Most importantly, the two ski areas – Grimentz-Zinal on one side of the valley and St Luc-Chandolin on the other – deliver the quantity and variety of pistes that keep tourists occupied for the full duration of their holiday.

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Much of the Swiss Alps sees snow year round, making for constant scenes like this. Photo by Martin Maegli


This part of Switzerland is full of charm and has all of the makings of a superb skiing location, boasting a tiny car-free village with winding lanes lined by small chalets and hotels.

Its altitude is high enough to get a good amount of snow on the roofs and pistes year-round. Of course, it boasts some spectacular views across the Alps. They are often touted as the best in Switzerland because of Mürren’s location on a high shelf overlooking the lush valley floor.

This makes it a bit tougher to access but you can get there, either by a slow cable car or a very cool mountain railway. These transport links also allow visitors to access the valley town of Lauterbrunnen and Wengen to explore the slopes of Grindelwald.

This is a big draw card because people love the small-town atmosphere of Mürren and the views of the surrounding area yet want more pistes, as it only homes 54km of runs.

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The small Swiss villages light up the mountains like this throughout the night. Photo by an Geerk

St Moritz

St Moritz was the very first all-round winter sports resort in the world and is steeped with history. Over 150 years since its creation, it is still the place to be for all kinds of on and off-snow activities.

It’s also the place to be seen. In high season, everyone is wearing high-end labels and mink fur coats, almost as if it were mandatory. Not everyone may be able to fit in with this style, but it surely does make for some extraordinary people watching. And a little celebrity spying too. After all, this is where the international elite love to play.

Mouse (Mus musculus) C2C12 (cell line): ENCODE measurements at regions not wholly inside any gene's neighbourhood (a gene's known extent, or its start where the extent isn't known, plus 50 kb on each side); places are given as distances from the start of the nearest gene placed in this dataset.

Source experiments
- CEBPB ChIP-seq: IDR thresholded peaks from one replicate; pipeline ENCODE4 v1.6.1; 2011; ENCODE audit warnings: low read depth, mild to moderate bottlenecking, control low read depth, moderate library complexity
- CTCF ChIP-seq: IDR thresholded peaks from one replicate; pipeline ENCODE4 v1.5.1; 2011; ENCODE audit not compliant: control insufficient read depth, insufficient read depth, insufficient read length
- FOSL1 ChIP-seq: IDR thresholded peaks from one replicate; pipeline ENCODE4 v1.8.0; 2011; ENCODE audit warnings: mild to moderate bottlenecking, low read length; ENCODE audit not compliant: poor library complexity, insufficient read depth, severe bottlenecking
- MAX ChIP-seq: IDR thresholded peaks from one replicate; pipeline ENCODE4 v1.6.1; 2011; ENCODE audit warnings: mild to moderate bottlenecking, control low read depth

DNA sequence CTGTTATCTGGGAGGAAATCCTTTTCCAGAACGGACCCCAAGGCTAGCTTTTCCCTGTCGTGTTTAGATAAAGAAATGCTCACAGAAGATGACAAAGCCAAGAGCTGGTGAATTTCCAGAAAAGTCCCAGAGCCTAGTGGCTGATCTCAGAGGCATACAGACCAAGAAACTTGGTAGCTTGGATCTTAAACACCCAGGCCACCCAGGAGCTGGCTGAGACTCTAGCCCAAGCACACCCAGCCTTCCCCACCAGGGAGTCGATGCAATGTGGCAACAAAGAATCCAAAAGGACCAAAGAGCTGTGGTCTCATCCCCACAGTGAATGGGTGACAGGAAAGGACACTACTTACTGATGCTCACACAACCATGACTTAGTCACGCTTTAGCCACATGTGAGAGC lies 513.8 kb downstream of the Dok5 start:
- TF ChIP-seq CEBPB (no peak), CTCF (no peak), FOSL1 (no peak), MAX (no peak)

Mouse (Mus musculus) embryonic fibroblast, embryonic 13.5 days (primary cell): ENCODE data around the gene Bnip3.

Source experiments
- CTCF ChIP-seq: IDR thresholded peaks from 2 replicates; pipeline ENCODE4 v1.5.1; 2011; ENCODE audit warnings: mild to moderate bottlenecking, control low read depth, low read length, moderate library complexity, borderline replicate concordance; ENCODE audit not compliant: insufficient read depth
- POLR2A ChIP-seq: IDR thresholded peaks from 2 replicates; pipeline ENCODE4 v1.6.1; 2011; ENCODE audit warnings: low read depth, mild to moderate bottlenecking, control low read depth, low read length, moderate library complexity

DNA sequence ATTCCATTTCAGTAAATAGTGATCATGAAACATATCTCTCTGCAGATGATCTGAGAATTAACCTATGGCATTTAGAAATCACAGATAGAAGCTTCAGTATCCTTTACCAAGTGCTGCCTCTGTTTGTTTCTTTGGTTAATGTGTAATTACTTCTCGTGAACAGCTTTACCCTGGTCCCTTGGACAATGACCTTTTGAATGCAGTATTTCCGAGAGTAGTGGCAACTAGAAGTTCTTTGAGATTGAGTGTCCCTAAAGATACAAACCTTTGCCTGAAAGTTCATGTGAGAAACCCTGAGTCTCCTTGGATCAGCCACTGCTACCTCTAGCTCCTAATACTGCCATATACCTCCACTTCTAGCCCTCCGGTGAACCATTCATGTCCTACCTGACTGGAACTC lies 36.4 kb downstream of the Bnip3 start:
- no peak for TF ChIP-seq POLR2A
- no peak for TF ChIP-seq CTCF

In its heyday, the slopes saw the likes of Charlie Chaplin, Liz Taylor, The Shah of Iran, and even Vladamir Lenin.

But once you look past this side of St Moritz, you’ll quickly see why it has become so highly sought after. Apart from the world-class ski slopes that go on for 350km, there are also a host of other winter sports for visitors to try their hand at.

The famous frozen lake, which the three main towns surround, is the setting for skating, curling, golf, polo, horse racing, show jumping, and even ice cricket.The St Moritz’s bobsleigh track is the last remaining natural-ice track in the world, while the Cresta is the original home of skeleton – the most terrifying winter sport to have been created. Clearly, St Moritz has it all.

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You don’t need to be an adrenaline junkie to enjoy St Moritz. Simply grab a glass of wine and some nibbles and take in the views. Photo by Filip Zuan